It’s no secret that women are more likely to develop Alzheimer’s disease. Researchers previously attributed this to the longevity of women, but scientists are finding that there may be other contributing factors to the disease.
Learn more about the new studies and what may be causing more women to suffer from Alzheimer’s.
While Alzheimer’s is indiscriminate, recent studies have found that women are bearing a disproportionate amount of the Alzheimer’s burden:
Maria Carrillo, chief science officer for the Alzheimer’s Association, said of these risks:
“There are enough biological questions pointing to increased risk in women that we need to delve into that and find out why. There is a lot that is not understood and not known. It’s time we did something about it.”
Taking action, the Alzheimer’s Association brought together 15 of the world’s leading scientists to look further into why Alzheimer’s is more likely in women, stating that “researchers are now questioning whether the risk of Alzheimer’s could actually be higher for women at any given age due to biological or genetic variations or differences in life experiences.”
Until now, the gap had been largely attributed to the longevity of women, since age is the number one risk factor for Alzheimer’s. Roberta Diaz Brinton, a University of Southern California professor who studies gender differences said, “It is true that age is the greatest risk factor for developing Alzheimer’s disease.” But she went on to say, “on average, women live four or five years longer than men and we know that Alzheimer’s is a disease that starts 20 years before the diagnosis.”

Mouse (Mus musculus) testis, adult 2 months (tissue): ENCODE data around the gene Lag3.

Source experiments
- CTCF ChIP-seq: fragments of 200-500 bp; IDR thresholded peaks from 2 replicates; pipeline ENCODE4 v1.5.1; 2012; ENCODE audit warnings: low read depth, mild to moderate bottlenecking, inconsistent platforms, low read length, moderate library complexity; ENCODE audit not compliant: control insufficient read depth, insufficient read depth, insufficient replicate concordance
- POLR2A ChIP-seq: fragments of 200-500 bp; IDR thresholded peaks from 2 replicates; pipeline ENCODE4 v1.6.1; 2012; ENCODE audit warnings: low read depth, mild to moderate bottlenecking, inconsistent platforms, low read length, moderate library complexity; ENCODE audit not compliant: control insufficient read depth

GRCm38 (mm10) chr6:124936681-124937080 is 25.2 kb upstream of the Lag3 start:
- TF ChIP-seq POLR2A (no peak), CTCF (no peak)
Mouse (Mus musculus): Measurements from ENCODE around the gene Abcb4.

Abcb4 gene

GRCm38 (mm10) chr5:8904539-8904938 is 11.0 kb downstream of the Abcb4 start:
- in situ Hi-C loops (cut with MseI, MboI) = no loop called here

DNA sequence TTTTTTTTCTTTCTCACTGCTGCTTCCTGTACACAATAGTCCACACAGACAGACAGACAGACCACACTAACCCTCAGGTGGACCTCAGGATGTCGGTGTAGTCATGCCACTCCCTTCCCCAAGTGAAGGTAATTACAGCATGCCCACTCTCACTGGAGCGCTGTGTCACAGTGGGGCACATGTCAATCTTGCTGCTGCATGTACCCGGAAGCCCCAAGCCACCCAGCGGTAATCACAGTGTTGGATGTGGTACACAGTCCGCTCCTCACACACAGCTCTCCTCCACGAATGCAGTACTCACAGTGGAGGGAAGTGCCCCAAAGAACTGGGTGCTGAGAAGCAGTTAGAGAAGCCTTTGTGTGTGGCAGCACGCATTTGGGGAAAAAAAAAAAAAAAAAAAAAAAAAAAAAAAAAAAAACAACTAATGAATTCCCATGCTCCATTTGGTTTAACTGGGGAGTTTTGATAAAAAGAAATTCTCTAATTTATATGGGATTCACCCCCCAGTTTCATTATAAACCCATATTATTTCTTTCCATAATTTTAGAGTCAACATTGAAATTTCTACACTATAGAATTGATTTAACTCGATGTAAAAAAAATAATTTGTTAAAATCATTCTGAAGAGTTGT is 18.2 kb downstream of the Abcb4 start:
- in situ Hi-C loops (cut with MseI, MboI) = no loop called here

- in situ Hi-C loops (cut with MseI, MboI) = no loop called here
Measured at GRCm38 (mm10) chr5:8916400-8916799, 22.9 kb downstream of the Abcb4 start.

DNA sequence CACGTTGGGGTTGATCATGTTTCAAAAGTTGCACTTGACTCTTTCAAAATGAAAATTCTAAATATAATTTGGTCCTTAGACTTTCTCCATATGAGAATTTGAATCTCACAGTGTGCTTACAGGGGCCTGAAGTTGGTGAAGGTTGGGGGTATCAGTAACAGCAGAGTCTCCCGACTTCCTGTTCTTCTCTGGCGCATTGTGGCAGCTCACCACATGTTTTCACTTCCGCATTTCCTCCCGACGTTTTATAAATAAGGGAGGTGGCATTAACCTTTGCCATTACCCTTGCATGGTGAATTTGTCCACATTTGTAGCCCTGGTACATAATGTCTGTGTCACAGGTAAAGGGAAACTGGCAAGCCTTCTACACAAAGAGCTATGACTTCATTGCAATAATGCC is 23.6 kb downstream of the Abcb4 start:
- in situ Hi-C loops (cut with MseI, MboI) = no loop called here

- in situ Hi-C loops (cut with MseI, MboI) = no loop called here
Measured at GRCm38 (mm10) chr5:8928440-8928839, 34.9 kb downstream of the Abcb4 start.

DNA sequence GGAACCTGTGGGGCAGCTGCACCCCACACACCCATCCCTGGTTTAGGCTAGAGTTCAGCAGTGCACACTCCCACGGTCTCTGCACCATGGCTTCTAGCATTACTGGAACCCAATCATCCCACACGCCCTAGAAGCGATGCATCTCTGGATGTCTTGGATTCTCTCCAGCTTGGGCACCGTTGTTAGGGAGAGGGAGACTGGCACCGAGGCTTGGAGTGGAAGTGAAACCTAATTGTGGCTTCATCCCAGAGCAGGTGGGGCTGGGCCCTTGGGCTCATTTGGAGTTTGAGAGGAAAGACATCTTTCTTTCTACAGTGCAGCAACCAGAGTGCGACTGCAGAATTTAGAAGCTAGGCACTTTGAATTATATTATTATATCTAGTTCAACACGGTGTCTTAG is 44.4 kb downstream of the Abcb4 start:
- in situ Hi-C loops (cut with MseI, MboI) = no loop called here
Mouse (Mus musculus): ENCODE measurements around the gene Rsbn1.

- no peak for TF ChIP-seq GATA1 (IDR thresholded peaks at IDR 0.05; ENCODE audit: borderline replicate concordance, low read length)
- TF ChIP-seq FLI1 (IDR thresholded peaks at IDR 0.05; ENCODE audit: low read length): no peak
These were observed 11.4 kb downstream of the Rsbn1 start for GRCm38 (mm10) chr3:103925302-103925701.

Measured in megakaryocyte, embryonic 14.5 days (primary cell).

Thus far, genetic studies have offered a startling account for the difference. Researchers from Stanford University studied over 8,000 people looking for a form of the gene ApoE-4, a gene that increases the risk of Alzheimer’s. They found that women who carry a copy of that particular gene variant were twice as likely to eventually develop Alzheimer’s as women without the gene. Men who had the gene were only at a slightly increased risk than men who did not have the gene. While it is not clear why the gene poses such a drastic increase in risk, Brinton believes it may be how the gene interacts with estrogen.
Another study suggests that it may be related to heart health. A study from Framingham, Massachusetts suggests that because men are more likely to die from heart disease in middle age, those men who live past 65 may have healthier hearts which may protect the brain from Alzheimer’s. These two diseases share many risk factors including high cholesterol, diabetes, and obesity.
Exactly why women are bearing the Alzheimer’s burden remains yet to be determined. Carrillo pointed out that 40 years ago, no one understood how heart disease affected women and says:
“How do we make sure we’re not making that mistake when it comes to Alzheimer’s?”
What do you think about the link between Alzheimer’s and women? Have you seen any other contributing causes that create an increased risk for the disease? Share your stories with us in the comments below.
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